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Rangers striker admits that teams no longer fear playing at Ibrox

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Kris Boyd knows that teams no longer fear Rangers because of their constant poor performances.

There have been many comings and goings at Ibrox recently, but one of the most costly things to leave the Glasgow side is the fear that would strike opposing teams when they stood in the tunnel looking at the players in Light Blue.

Kris Boyd, as reported by the Daily Record, has been critical of the team's performance as a whole ahead of Tuesday night's game against Alloa, as Rangers look to end their four-game drawing run that is damaging their chances of finishing second.

The Scotland international is very frank in his assessment of the team, although he doesn’t point out anything new. It’s been obvious for some time that almost every player to a man hasn’t been good enough, culminating in the draw away to Cowdenbeath and then compounded by Saturday’s draw against Livingston.

Speaking at the pre-match press conference Boyd said it wouldn’t matter who was in charge, the issues would still be the same.

“It wouldn’t matter if you brought in Jose Mourinho – he’d still have the players who are here,” said Boyd.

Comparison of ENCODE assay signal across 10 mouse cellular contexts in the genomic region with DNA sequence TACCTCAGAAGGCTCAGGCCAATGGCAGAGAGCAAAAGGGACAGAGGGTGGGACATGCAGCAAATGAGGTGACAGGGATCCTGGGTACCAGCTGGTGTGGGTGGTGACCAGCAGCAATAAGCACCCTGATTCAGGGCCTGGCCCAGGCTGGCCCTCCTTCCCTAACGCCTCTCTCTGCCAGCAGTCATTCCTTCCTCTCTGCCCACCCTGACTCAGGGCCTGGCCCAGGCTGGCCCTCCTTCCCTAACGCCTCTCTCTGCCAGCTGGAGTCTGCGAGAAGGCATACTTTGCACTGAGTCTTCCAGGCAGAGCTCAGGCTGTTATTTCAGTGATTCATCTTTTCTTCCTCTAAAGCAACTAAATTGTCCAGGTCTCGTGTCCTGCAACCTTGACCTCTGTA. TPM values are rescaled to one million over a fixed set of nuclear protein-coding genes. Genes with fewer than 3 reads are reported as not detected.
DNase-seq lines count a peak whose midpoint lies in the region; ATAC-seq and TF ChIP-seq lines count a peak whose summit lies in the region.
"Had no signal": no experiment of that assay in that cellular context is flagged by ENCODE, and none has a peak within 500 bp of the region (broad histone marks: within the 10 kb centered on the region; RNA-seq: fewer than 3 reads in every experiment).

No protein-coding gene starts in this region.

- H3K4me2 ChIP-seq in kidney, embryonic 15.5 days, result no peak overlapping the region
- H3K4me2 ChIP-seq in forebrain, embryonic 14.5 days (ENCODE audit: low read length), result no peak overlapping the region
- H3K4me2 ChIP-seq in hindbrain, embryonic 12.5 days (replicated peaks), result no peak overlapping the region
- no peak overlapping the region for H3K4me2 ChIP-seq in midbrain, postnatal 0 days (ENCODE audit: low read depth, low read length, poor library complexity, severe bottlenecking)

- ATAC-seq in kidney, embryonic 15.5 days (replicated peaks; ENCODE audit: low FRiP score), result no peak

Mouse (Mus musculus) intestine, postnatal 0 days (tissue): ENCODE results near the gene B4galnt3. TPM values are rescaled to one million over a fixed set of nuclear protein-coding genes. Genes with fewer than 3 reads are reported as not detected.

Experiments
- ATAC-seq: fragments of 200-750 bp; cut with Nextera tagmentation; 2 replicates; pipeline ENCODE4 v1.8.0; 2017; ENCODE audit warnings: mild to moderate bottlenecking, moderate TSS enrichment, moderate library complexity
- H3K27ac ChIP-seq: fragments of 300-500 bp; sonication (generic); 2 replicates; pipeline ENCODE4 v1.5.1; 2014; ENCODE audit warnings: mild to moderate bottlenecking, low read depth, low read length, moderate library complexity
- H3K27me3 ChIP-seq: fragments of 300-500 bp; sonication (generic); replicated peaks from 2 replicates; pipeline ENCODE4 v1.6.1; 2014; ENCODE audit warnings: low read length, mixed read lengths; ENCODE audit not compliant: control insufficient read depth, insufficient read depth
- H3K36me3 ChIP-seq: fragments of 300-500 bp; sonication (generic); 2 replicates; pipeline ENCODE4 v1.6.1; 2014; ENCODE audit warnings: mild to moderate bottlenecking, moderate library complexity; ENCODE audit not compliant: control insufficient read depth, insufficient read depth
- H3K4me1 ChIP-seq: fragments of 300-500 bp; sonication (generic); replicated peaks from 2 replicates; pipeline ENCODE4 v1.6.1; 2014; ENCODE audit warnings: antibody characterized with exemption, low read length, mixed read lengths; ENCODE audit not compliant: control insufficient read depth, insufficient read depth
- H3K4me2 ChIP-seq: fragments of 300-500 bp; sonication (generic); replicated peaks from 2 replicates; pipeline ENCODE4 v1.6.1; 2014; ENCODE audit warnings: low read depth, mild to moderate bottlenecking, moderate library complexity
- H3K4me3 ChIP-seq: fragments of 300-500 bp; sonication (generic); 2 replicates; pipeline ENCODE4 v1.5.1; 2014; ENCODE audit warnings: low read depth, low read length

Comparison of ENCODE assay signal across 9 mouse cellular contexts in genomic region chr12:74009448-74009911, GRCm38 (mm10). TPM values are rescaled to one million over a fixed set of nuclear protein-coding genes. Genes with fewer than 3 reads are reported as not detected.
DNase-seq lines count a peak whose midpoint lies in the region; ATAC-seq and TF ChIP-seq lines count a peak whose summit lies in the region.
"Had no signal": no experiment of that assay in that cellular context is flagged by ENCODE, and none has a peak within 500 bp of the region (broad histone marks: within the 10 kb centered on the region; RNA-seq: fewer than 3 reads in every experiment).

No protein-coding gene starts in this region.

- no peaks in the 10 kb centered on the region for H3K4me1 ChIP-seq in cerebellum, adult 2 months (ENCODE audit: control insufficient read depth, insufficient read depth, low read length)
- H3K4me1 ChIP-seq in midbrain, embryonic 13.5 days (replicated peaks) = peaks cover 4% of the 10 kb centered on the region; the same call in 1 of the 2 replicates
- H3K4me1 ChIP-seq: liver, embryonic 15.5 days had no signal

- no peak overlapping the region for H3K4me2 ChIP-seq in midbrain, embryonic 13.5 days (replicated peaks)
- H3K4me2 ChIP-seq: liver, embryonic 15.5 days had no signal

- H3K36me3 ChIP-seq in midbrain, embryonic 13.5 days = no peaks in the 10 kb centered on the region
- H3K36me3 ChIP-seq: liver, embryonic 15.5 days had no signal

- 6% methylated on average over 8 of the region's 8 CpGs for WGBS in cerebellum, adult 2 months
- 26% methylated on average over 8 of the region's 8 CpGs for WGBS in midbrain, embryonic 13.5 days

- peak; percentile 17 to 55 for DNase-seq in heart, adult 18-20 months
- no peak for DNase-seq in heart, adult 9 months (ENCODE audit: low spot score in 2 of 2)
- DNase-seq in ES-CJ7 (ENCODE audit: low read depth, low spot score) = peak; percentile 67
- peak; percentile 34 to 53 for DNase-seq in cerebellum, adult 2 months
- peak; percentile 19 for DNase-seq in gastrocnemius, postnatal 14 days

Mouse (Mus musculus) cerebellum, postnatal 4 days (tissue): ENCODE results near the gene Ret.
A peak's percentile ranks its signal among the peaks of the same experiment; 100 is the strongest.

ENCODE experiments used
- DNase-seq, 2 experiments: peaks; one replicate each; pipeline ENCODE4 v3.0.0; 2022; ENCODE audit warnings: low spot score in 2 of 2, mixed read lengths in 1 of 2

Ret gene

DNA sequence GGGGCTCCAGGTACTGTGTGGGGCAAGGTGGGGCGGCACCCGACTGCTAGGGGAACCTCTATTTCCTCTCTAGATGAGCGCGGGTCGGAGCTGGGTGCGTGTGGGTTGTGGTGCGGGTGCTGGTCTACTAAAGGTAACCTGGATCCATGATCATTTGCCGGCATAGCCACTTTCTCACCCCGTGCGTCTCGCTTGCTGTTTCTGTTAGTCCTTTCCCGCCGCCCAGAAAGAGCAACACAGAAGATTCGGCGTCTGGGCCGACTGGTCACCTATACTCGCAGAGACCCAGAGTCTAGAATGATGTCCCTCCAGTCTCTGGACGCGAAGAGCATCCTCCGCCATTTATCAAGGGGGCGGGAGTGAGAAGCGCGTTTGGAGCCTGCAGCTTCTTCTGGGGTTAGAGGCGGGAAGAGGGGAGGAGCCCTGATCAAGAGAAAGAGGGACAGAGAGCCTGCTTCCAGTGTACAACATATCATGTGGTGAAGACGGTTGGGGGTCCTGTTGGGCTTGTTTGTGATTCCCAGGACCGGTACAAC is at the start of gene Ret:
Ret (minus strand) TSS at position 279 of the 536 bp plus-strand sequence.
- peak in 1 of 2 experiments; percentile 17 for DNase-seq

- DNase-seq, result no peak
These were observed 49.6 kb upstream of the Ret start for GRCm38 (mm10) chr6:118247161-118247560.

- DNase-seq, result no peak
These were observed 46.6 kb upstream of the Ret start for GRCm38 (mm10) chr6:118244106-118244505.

“We can say we’ve got international players in the dressing room but at the end of the day we haven’t performed and two managers have lost their jobs because of it so we need to start winning games of football.

“That’s why we need to look ourselves in the mirror and ask if we’ve done enough. I can safely say I don’t feel as if I have.

“And I’m willing to bet the majority, if not all, would all say the same thing.

“I’ve learned in my career that managers can only change so much. When clubs go through managers all the time it can’t just be one guy’s fault. We’ve got 20-odd guys who could help this cause and perform better on a game-to-game basis.

“We have a period now where everyone on the playing staff needs to get a grip.”

The former Kilmarnock striker knows that teams no longer fear coming to Ibrox and don’t adjust their game to play against them like they used to. If anything, this should make it easier for Rangers because the games become open, but a lack of application from the players means they aren’t taking advantage.

“I’ve been in the situation myself before where you turn up at Ibrox or Parkhead and you’re already beaten. They might have won 4-0 or 5-0 the week before and you look down the tunnel and think, ‘Oh no’.

“That’s not the case any more. Teams are coming with a confidence and have maybe seen that we’ve been weak. Previously it was only European teams who didn’t change their game for Rangers but teams now aren’t worrying about us.

“Livingston came and got the ball down and passed it crisply. They deserved their point.

“They might have lost five games but they probably looked at us as being weak and tried to get in our faces.

“There are games where the fans have been dying to go with us but are frustrated because the performances just haven’t been good enough."

Boyd suggests that the success that came so easily in the second and third division has been a contributing factor to the current playing style of the team. Having it so easy in previous seasons could be having a knock-on effect on this Gers side who have struggled to make a consistent impact on the Scottish Championship this season.

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